Ellen G. White Writings

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Education, Page 57

training, true to Him whose representatives they were. These men, both in Egypt and in Babylon, the whole nation honored; and in them a heathen people, and all the nations with which they were connected, beheld an illustration of the goodness and beneficence of God, an illustration of the love of Christ.

What a lifework was that of these noble Hebrews! As they bade farewell to their childhood home, how little did they dream of their high destiny! Faithful and steadfast, they yielded themselves to the divine guiding, so that through them God could fulfill His purpose.

The same mighty truths that were revealed through these men, God desires to reveal through the youth and the children of today. The history of Joseph and Daniel is an illustration of what He will do for those who yield themselves to Him and with the whole heart seek to accomplish His purpose.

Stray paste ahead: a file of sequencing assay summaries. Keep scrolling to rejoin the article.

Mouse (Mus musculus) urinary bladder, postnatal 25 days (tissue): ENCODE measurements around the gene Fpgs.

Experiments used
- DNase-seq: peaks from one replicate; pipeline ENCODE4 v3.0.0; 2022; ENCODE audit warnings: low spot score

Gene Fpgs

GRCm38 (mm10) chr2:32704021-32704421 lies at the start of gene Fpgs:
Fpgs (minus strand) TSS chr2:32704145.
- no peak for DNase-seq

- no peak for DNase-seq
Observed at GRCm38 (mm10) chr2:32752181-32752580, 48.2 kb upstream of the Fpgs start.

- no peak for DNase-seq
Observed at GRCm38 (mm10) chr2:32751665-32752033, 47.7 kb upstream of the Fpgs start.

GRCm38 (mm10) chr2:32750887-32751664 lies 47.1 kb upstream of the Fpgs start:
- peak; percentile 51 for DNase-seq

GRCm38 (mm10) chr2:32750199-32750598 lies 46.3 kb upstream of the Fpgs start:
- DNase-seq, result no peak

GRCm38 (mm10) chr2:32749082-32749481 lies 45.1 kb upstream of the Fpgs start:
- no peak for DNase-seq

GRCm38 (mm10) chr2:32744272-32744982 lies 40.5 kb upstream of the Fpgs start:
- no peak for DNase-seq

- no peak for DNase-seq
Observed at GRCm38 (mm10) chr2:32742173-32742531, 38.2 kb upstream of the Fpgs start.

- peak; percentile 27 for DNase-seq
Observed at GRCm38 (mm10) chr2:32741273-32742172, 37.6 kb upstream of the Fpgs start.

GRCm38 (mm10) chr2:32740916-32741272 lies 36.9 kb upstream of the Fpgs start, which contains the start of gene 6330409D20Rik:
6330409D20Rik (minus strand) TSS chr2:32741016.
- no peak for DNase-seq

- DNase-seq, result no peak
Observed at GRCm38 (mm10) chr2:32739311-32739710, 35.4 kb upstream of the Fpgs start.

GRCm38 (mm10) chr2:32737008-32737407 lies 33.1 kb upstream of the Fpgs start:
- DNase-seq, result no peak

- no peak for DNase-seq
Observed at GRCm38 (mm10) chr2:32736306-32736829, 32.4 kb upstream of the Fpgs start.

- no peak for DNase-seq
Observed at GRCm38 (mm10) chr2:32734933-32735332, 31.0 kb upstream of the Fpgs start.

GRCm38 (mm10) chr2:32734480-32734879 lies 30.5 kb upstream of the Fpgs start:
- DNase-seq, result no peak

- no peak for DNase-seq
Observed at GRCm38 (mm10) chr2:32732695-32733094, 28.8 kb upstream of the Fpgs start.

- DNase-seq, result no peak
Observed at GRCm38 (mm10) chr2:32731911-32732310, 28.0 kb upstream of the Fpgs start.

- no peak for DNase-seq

The greatest want of the world is the want of men—men who will not be bought or sold, men who in their inmost souls are true and honest, men who do not fear to call sin by its right name, men whose conscience is as true to duty as the needle to the pole, men who will stand for the right though the heavens fall.

But such a character is not the result of accident; it is not due to special favors or endowments of Providence. A noble character is the result of self-discipline, of the subjection of the lower to the higher nature—the surrender of self for the service of love to God and man.

The youth need to be impressed with the truth that their endowments are not their own. Strength, time, intellect, are but lent treasures. They belong to God, and it should be the resolve of every youth to put them to the highest use. He is a branch, from which God expects

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